In clinical trials conducted to gather the data needed to submit imiquimod to the FDA for approval, AKs on the face and scalp were treated. Nearly half of the patients treated with imiquimod saw all of their treated lesions clear, and the majority of patients treated with imiquimod experienced a clearance rate of 75% or more.

While imiquimod causes skin irritation, patients participating in clinical trials who have used other topical therapies that cause skin irritation reported that imiquimod seems less irritating and more tolerable.

Procedure: Patient applies the cream as directed by a dermatologist. The course of treatment may vary from 4 to 16 weeks, depending on several factors, including the severity of the AKs and patient’s response. The patient is carefully monitored during therapy to determine if the amount of cream being applied is sufficient, or if more or less imiquimod should be used. A rest period (treatment stopped and then resumed) may be given during imiquimod therapy.

How it works: Imiquimod modifies the skin’s immune system, which stimulates the body to reject the UV-damaged cells. When skin inflammation develops, it indicates that the lesion is being destroyed.


  • Well tolerated

  • Non-invasive

  • Excellent to good cosmetic results

  • Can clear AKs not yet visible, causing them to appear and clear

  • Little scarring

  • No skin discoloration

  • Good option for treating face, where may be
    difficult to perform more invasive therapy

  • No patient downtime


  • Irritation usually develop on treated skin - redness, flaking, and scabbing typical

  • Not effective for all patients

  • Patient must apply medication as directed

  • Longer treatment time

  • Cost of imiquimod

Laser Resurfacing
Less common procedure. Used to treat a few localized lesions as well as multiple AKs. Best suited for treating AKs on the lips.

Procedure: Local anesthesia is given, and after it takes effect, a laser is used to remove skin to the depth needed to eradicate the AK cells. Skin redness is the primary side effect. A week or two is needed for healing.

How it Works: The laser removes the skin to the depth required to eliminate damaged tissue.


  • Allows dermatologist to more precisely control amount of tissue removed

  • Can treat multiple lesions

  • Good cosmetic effects

  • Low risk of scarring and other complications when treated by a physician who is skilled in using the laser and experienced in treating AKs


  • Expensive

  • Not widely available

  • Requires local anesthesia

  • Longer healing time

  • Series of office visits may be necessary

Photodynamic Therapy
One of the newer treatment methods, it is most appropriate for treating multiple AKs on the face and scalp.

Procedure: A topical medication, 5-aminolevulinic acid (ALA), is applied and left in place for a specified amount of time, usually between 3 and 18 hours. The area is then treated with a blue light source.

How it works: The AK cells are destroyed when protoporphyrin IX - a chemical that is produced when the topical solution interacts with the skin - is exposed to the blue light. Results may be seen as early as the first session; however, re-treatment may be needed.


  • Noninvasive

  • Can treat large area

  • Good cosmetic results

  • Few side effects

  • Does not permanently discolor skin


  • Severe stinging and burning during treatment in some cases

  • Two-step process

  • Costly

  • Not widely available

  • May require multiple sessions

Surgical Excision
When a lesion is especially large or thick or is resistant to treatment, surgical removal is an option.

Procedure/How it Works: The entire lesion along with some healthy tissue are excised and sent to a dermatopathologist, who performs a microscopic examination to determine if cancer cells are present.


  • Can obtain sample to determine if squamous cell carcinoma present

  • High success rate

  • Removes entire lesion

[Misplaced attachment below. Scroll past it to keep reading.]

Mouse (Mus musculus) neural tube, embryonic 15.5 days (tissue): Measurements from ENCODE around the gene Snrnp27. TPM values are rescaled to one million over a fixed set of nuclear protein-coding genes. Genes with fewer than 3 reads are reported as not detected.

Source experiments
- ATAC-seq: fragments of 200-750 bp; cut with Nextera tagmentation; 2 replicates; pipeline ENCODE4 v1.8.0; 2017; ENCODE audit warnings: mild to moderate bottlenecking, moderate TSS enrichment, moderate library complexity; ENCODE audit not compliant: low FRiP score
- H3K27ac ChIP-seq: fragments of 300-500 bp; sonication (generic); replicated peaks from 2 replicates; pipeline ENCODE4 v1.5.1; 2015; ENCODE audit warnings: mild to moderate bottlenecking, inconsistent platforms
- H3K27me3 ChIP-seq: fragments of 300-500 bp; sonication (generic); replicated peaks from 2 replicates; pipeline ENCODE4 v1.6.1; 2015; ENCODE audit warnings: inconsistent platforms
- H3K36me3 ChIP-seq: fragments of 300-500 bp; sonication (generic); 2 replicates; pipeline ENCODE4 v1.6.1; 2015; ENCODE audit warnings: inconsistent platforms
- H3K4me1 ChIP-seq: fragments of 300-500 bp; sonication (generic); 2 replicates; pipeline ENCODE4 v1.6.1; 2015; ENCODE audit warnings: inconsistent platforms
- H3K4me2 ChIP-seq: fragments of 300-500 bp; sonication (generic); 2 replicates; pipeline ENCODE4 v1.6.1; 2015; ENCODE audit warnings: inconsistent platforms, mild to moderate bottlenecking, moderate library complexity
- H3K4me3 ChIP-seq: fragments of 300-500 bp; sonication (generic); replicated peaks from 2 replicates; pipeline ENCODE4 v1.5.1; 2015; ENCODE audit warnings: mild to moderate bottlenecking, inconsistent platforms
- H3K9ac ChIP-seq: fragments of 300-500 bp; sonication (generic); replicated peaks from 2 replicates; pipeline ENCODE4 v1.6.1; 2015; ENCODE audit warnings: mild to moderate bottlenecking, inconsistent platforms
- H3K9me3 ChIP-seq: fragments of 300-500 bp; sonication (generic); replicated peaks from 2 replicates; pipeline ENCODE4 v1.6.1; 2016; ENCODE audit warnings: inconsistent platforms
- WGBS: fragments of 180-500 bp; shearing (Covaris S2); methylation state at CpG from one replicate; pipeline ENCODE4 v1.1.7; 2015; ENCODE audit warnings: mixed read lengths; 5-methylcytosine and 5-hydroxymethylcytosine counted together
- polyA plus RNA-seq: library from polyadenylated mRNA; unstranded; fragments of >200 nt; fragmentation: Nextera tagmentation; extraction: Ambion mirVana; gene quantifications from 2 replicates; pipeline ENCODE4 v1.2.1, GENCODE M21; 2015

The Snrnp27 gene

• Complete in 1 office visit


  • Invasive procedure

  • Scarring possible

  • Often limited to treating single lesion

Topical Chemotherapy
The topical chemotherapy agent that is FDA approved for treatment of AKs is 5-Fluorouracil (5-FU). It is effective in treating multiple AKs and is one of the most frequently used AK treatments in the United States. This method must not to be used by women who are pregnant or may become pregnant during the course of treatment.

Procedure: Patient applies the topical 5-FU as directed by the dermatologist or dermatologic surgeon. A typical course of treatment requires applying 5-FU twice daily to the AKs for 2 to 4 weeks. However, this may vary depending on the area to be treated and the treatment’s progress. 5-FU causes sun-damaged areas to become irritated. In fact, immediately following application, the patient usually sees a localized red spot that remains for some time and experiences a burning sensation and/or itching at the site. It is critical that the patient prevent direct sunlight from reaching the treated sites as sunlight can cause intense pain. As treatment progresses, patients typically notice the treated AKs begin to form crusts and erode and redness develop.

An allergic reaction may develop, which needs to be reported immediately
to the patient’s dermatologist or dermatologic surgeon.

This patient continued to use 5-FU after an allergic reaction developed.
It eventually cleared after he stopped using the medication.

(Photo used with permission of the American Academy of Dermatology National Library of Dermatologic Teaching Slides)

How it works: 5-FU destroys AK cells by blocking essential biochemical reactions in the cells.


  • Cure rates exceed 90% with 100% patient compliance

  • Non-invasive

  • No patient downtime

  • Lesions usually heal within 2 weeks after treatment stopped and a smooth complexion appears

  • No scarring

  • No skin discoloration


  • Requires 100% patient compliance to be effective
    (If dose missed, patient cannot double next dose to comply.)

  • Failure rate high as 60% when patient not compliant

  • Patient must endure some unsightly and painful side effects, such as severe redness and burning of the skin, to complete therapy

  • Allergic reaction can occur, and it may be difficult for patient to distinguish between expected side effects and allergic reaction


AAD Guidelines of Care for Actinic Keratoses (1995).

Callen JP et al. “Actinic keratoses.” J Amer Acad Dermatol 1997; 36:650-653.

Dinehart SM. “The treatment of actinic keratoses.” J Amer Acad Dermatol 2000; 42:S25-S28.

Yu, TC et al. “Actinic Keratoses—Surgical and Physical Therapeutic Modalities.” Cutis, 2003; Vol.71, No. 5:381-384.

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Various treatments are available for actinic keratoses.  The course of treatment depends on the nature of the lesion as well as the patient's age and overall health.

American Academy of Dermatology